• Evan Dunlap of Orlando Pinstriped Post: “Indeed, the way Drew doled out his frontcourt minutes will come into question here. Leaving two end-of-the-bench types alone to fend with the league’s best center is one thing, but benching one’s own best player for almost the entire first half is another. Al Horford picked up his second personal foul just 2:10 into the game, which prompted Drew to pull Horford for the rest of the half. The trickle-down effect it had on Atlanta’s rotation left it without a reliable offensive big man. On a night when Johnson (6-of-15, 14 points), Marvin Williams (1-of-6, 4 points) and Kirk Hinrich (4-of-12, 9 points) struggled to produce from the wings, Atlanta needed another scorer. The fact that the Hawks whittled a 14-point Magic lead to 4 with less than two minutes to play only further underscores the seriousness of Drew’s gaffe. I believe Horford represents an improvement over Powell and Armstrong to such a degree that he would have been worth at least 6 points, the Magic’s final victory margin, had he played over those two for at least another 8 first-half minutes. He at least commands defensive attention; Howard rightly ignored Armstrong and Powell whenever the Hawks had possession. Indeed, Drew helped turn Howard, the league’s top defender, loose defensively as a helper.”
  • Michael Cunningham of The Atlanta Journal-Constitution: “Dwight Howard had another dominant performance, and this time more of his teammates chipped in. In the end, the Hawks couldn’t hold down Orlando’s shooters as Howard had his way with their centers. The Magic pulled away late for an 88-82 victory in Game 2 of the first-round Eastern Conference playoffs series. Orlando’s Jason Richardson, Hedo Turkoglu and Ryan Anderson all made timely 3-pointers in the second half. Those plays, plus Howard’s 33 points, were enough for the Magic to tie the series 1-1 as it moves to Philips Arena for Game 3 on Friday.”
  • Jeff Schultz of The Atlanta Journal-Constitution: “They won game one and threw a scare into Orlando in game two. Forget the odds. Forget the mood swings of the regular season. Forget the part of you that says, ‘I don’t like this team. I don’t trust this team. They’re going nowhere.’ The Hawks didn’t guarantee themselves a playoff series upset with their performances in  Orlando. But they certainly sent a message in game two that game one wasn’t a fluke. After winning the series opener Saturday, they led the heavily favored and desperate Magic by as much as 10 points in the second quarter, fizzled, fell behind by 14 in the fourth, looked dead and then showed the fight and resiliency that too often was missing this season to pull to within two at 78-76 with two minutes left. In the end, they ran out of gasps and spasms, losing 88-82 Tuesday night. But Orlando walked off their home court with their hearts nearly jumping out of their chest — and this time Jameer Nelson didn’t make a stop to make a crack about catching Chicago in the second round.”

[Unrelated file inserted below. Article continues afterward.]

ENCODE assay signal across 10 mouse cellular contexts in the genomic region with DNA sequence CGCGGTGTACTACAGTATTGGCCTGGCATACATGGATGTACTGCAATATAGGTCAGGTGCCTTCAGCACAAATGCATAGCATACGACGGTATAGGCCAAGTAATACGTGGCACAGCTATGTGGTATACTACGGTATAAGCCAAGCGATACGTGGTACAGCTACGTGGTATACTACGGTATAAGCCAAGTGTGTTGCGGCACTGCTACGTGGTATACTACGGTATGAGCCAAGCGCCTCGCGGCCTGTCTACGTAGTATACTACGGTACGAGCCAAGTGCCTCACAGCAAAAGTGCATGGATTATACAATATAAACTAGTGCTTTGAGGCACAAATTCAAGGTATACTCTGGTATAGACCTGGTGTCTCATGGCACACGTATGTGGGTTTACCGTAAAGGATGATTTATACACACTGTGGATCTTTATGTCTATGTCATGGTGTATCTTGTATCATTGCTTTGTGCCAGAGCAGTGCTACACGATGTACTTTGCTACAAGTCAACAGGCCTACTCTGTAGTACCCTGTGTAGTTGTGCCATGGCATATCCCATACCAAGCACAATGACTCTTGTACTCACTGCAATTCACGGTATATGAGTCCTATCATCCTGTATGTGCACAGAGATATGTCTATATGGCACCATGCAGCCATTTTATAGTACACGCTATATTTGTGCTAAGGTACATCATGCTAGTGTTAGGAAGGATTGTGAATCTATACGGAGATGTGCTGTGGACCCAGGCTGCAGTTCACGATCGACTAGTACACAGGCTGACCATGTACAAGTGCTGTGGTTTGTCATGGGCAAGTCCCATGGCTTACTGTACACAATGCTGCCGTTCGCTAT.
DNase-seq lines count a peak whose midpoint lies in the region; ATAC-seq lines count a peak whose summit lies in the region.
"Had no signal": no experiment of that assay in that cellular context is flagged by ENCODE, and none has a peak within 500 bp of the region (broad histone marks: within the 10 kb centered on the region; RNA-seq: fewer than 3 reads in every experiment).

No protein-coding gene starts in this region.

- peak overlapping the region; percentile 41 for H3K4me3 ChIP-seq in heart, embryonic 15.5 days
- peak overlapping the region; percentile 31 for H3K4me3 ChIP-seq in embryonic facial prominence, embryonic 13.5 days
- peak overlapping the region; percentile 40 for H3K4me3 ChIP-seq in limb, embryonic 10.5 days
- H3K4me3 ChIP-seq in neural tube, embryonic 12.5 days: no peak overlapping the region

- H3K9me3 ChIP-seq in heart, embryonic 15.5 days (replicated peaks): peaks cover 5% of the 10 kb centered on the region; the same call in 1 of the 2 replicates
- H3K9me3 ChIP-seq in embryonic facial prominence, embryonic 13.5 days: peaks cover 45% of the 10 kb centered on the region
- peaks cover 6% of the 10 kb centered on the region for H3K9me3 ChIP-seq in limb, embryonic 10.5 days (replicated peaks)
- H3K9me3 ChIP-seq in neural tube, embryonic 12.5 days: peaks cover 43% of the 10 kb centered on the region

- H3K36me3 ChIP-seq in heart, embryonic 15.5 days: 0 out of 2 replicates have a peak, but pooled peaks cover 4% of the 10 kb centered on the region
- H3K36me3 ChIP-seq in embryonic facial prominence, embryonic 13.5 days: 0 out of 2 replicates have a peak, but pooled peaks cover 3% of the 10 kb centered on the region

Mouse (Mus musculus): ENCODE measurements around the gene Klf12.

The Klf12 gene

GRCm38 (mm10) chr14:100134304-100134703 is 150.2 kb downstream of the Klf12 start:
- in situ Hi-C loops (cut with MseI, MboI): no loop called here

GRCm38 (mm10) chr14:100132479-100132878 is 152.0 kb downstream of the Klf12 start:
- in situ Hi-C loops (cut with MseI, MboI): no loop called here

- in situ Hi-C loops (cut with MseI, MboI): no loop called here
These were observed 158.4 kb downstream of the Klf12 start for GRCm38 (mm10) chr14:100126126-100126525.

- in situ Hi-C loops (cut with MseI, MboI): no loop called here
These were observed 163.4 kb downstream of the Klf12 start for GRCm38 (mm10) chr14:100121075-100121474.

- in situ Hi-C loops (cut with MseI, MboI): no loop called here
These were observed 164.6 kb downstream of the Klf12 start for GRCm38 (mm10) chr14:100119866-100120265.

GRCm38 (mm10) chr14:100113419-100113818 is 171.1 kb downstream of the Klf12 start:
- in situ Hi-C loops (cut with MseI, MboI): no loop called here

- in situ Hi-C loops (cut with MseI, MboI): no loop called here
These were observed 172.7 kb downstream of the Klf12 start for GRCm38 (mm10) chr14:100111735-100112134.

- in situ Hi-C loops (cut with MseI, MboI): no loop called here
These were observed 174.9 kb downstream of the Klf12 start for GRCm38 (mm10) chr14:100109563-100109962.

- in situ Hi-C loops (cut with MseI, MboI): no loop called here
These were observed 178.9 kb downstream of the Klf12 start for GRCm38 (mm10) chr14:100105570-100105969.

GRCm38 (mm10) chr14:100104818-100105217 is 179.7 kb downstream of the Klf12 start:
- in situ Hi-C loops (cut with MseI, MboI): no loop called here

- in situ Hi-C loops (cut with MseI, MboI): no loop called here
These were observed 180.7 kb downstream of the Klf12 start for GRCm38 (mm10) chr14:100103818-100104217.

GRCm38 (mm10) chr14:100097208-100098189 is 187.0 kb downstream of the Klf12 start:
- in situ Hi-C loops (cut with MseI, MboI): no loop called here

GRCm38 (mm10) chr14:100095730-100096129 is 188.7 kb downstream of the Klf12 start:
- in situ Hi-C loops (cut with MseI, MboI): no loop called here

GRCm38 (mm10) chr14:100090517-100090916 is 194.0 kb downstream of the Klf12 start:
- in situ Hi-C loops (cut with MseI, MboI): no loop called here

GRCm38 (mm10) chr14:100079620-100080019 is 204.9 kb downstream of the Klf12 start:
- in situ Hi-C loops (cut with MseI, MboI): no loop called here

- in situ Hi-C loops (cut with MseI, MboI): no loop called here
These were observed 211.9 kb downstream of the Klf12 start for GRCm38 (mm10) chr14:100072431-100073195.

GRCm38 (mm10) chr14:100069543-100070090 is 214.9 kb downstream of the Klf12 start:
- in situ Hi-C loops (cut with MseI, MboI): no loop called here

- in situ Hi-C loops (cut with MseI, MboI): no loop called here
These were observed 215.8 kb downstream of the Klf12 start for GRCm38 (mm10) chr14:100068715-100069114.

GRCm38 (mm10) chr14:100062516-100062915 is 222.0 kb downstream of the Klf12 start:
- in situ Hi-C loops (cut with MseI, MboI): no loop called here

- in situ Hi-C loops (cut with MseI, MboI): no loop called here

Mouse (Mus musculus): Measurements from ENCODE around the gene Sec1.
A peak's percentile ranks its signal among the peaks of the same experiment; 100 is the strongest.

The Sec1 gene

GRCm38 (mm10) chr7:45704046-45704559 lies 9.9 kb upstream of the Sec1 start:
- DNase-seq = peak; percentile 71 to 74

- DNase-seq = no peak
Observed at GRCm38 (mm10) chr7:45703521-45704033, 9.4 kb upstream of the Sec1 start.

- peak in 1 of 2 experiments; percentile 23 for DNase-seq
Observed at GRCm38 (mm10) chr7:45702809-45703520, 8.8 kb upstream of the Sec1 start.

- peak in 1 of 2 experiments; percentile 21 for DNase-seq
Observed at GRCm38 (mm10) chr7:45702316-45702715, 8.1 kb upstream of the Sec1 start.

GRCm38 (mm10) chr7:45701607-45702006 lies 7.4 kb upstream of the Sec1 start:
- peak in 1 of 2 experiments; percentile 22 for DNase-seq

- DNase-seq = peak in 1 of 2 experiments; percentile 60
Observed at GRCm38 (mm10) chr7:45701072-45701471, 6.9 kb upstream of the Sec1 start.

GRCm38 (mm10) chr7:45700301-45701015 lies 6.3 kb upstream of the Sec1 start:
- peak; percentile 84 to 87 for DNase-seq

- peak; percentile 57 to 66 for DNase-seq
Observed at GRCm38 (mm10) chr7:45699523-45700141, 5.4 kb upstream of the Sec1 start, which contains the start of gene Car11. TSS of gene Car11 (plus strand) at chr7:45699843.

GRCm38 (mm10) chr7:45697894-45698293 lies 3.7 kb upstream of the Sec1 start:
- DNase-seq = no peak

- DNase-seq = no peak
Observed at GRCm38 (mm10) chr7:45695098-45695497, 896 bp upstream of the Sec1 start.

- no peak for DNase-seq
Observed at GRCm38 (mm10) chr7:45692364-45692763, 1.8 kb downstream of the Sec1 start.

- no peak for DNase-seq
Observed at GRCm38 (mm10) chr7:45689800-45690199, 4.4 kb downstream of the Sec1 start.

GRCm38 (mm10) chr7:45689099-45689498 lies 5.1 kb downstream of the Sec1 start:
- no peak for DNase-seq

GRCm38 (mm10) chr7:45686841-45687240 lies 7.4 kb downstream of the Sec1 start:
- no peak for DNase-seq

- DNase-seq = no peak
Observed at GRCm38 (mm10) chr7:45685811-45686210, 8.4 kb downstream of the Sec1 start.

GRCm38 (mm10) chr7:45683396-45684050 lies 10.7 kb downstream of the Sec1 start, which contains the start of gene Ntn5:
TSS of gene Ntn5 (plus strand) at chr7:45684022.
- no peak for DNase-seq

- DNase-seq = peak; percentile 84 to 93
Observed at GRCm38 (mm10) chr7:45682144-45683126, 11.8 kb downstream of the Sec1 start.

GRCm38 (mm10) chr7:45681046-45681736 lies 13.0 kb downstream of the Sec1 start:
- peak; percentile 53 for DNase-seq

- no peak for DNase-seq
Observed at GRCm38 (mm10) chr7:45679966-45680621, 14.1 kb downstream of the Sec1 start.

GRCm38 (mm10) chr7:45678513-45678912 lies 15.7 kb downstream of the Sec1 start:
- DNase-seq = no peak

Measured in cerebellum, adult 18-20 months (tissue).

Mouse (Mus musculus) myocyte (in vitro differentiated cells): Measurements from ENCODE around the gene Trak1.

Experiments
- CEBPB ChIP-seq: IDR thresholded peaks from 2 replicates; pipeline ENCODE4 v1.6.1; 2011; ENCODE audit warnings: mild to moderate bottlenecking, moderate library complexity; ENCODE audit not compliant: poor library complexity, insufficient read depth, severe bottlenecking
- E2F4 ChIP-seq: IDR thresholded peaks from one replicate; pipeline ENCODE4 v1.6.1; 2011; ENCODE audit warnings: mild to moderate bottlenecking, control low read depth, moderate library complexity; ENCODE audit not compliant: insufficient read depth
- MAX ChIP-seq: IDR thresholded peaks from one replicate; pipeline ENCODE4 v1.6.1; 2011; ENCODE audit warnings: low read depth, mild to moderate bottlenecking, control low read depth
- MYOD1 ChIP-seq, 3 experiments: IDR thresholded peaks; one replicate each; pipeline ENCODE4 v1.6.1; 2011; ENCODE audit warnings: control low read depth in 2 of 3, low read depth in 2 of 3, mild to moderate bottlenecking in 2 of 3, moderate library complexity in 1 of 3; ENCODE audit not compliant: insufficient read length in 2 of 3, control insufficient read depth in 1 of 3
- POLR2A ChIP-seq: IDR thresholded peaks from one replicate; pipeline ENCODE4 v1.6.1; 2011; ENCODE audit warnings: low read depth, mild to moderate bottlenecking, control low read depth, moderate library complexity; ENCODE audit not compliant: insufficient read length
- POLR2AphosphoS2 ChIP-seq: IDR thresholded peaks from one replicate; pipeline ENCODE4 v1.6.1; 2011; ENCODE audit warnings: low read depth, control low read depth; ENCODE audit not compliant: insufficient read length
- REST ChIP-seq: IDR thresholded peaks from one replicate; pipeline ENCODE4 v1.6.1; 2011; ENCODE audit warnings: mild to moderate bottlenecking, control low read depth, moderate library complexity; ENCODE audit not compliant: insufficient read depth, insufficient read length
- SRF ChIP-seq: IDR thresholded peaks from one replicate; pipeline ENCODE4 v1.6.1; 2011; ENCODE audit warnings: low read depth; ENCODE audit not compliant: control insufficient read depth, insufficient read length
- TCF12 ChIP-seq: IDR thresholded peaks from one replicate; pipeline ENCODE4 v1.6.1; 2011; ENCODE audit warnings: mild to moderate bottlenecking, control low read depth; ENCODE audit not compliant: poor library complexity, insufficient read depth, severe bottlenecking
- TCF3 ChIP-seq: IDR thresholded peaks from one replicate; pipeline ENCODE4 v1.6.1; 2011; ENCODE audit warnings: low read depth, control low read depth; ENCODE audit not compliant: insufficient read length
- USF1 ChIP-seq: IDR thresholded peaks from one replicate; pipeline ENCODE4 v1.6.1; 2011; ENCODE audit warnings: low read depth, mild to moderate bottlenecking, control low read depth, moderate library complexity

• Bret LaGree of Hoopinion: “As impressive and enjoyable as the Game 1 victory was, two concerns lingered: the probably unsustainable percentage of jump shots the Hawks made (unofficially, I have the Hawks 7-23 from 16-23 feet and, thus, 40.7 eFG% outside of 16 feet once three-pointers are accounted for) and Larry Drew’s tactical personnel decisions. In Game 2, the Hawks shot much worse and had a chance to win despite Larry Drew. It was a terribly wasted opportunity but, if Drew can either commit to playing his best players until they are disqualified or not play his worst players until absolutely necessary, the Hawks, in possession of home court advantage, can still conceivably win this series. Which is rather amazing considering they were outscored over the course of the 82 game season and their head coach either didn’t try his hardest or proved himself obscenely incompetent in one half of their playoff games.”